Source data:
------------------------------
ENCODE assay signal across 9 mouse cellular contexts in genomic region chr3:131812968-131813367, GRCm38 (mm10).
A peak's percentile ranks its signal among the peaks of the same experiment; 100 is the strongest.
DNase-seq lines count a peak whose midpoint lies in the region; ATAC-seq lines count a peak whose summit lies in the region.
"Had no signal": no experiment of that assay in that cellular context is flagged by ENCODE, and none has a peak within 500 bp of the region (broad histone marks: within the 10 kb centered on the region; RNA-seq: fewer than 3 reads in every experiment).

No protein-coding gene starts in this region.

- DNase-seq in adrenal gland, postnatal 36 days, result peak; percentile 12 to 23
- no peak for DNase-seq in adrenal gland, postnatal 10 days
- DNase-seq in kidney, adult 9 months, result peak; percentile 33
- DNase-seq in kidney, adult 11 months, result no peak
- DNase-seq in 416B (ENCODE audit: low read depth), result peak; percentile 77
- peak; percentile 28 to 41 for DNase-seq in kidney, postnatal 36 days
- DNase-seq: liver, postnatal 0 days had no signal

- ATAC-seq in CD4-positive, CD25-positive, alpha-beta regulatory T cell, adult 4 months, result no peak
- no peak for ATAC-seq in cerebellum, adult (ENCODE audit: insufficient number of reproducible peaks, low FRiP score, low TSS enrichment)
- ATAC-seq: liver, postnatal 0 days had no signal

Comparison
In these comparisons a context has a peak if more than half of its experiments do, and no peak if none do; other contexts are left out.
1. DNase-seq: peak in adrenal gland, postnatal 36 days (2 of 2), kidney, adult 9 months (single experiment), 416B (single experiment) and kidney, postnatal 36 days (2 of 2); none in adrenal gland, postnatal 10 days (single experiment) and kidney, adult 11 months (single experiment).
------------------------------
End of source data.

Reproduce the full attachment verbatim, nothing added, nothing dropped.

ENCODE assay signal across 9 mouse cellular contexts in genomic region chr3:131812968-131813367, GRCm38 (mm10).
A peak's percentile ranks its signal among the peaks of the same experiment; 100 is the strongest.
DNase-seq lines count a peak whose midpoint lies in the region; ATAC-seq lines count a peak whose summit lies in the region.
"Had no signal": no experiment of that assay in that cellular context is flagged by ENCODE, and none has a peak within 500 bp of the region (broad histone marks: within the 10 kb centered on the region; RNA-seq: fewer than 3 reads in every experiment).

No protein-coding gene starts in this region.

- DNase-seq in adrenal gland, postnatal 36 days, result peak; percentile 12 to 23
- no peak for DNase-seq in adrenal gland, postnatal 10 days
- DNase-seq in kidney, adult 9 months, result peak; percentile 33
- DNase-seq in kidney, adult 11 months, result no peak
- DNase-seq in 416B (ENCODE audit: low read depth), result peak; percentile 77
- peak; percentile 28 to 41 for DNase-seq in kidney, postnatal 36 days
- DNase-seq: liver, postnatal 0 days had no signal

- ATAC-seq in CD4-positive, CD25-positive, alpha-beta regulatory T cell, adult 4 months, result no peak
- no peak for ATAC-seq in cerebellum, adult (ENCODE audit: insufficient number of reproducible peaks, low FRiP score, low TSS enrichment)
- ATAC-seq: liver, postnatal 0 days had no signal

Comparison
In these comparisons a context has a peak if more than half of its experiments do, and no peak if none do; other contexts are left out.
1. DNase-seq: peak in adrenal gland, postnatal 36 days (2 of 2), kidney, adult 9 months (single experiment), 416B (single experiment) and kidney, postnatal 36 days (2 of 2); none in adrenal gland, postnatal 10 days (single experiment) and kidney, adult 11 months (single experiment).